Hermosa Beach

The city is also bisected by Pacific Coast Highway (yes, it is Sepulveda renamed as you enter the city.) On the west side of the city is the Hermosa Valley which includes the hillside area rising from Valley/Ardmore east toward PCH. This area has various lot and home sizes, some with amazing coastal views. Premiere luxury homes on larger lots with breathtaking views of the Santa Monica Bay can be found on Tennyson and Amby Place. South of Gould Avenue are homes with equally magnificent views on smaller lots on streets like 24th Street, 24th Place and adjacent streets.

 

West of Valley Drive is a quiet neighborhood nestled between the hills on the east and smaller hills that separate it from the beach. Sometimes referred to as Sleepy Hollow, it is unique in that it is only four or five blocks to the ocean, yet it is hidden from most visitors who come to the beach. Large lots have in past years attracted developers as well as residents who are in on the secret. Until the economic downturn, new homes were sprouting up frequently here.

 

Hermosa Beach’s Sand Section is crowned by The Strand, the row of houses that face the beach and the sidewalk and bike path that follows the coast. The block between The Strand and Hermosa Valley are a mixture of single family homes, duplexes and townhouses. Some of these streets are “walk-streets” for pedestrians only. Many of the beach cottages are making way for newer, larger and more elegant homes.

 

The area east of Pacific Coast Highway is simply known as East Hermosa, and are of predominantly single family homes with an occasional duplex or townhouse. Prices are more moderate “east of the highway,” but is is still possible to find an ocean view owing to the rise of the hills. Some streets along the eastern border of the city have 25′ wide lots which gives rise to the row house style of construction similar to that seen in the neighboring Redondo Beach Golden Hills area.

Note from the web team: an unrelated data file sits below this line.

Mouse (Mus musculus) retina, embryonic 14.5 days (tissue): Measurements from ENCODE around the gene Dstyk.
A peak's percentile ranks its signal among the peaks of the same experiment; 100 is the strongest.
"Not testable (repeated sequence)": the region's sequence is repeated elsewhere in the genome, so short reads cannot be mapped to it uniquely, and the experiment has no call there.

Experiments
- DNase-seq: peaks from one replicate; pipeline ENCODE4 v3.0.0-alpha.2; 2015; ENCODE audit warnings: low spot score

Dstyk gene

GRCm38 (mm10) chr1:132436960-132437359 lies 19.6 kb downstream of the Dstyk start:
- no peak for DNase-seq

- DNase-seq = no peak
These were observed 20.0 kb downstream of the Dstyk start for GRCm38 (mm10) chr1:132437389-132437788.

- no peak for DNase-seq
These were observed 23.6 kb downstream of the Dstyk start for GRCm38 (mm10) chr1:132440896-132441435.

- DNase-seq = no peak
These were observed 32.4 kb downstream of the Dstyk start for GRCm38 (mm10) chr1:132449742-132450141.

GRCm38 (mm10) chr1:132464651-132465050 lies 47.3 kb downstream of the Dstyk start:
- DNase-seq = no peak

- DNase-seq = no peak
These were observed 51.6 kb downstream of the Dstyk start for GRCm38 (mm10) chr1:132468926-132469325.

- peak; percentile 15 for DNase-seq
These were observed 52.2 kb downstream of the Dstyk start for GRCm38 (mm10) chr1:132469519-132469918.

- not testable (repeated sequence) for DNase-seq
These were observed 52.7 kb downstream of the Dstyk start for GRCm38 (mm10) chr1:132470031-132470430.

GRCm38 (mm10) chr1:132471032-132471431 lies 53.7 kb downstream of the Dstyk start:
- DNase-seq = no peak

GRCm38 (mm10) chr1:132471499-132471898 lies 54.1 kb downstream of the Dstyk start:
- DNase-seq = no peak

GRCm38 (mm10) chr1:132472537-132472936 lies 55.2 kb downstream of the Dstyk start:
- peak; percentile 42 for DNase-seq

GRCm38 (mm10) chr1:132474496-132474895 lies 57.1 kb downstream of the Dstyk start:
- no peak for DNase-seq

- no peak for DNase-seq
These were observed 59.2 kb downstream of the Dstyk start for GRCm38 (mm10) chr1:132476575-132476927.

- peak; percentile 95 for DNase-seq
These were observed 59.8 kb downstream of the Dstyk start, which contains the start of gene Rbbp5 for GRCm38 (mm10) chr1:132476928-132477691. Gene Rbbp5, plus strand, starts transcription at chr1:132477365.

With a population of 19,500 (2010 Census), Hermosa Beach is the smallest, but most densely populated of the three Beach Cities.  The qualifty of life is enhanced by the Hermosa Valley Greenbelt, a walking and jogging trail with a rural feel, that runs the length of the city.  It was once the route of the Santa Fee railroad line that also runs through Manhattan Beach.  In addition there are many small parks with a variety of recreational facilities.  Street faires known as Fiesta Hermosa, are held on Memorial Day week-end and Labor Day week-end and result in large turn-outs of residents and visitors.  A Farmer’s Market is held every Friday afternoon on Valley Dr. near 11th St.  Summers are filled with surf festivals and professional volley ball tournements.

 

 

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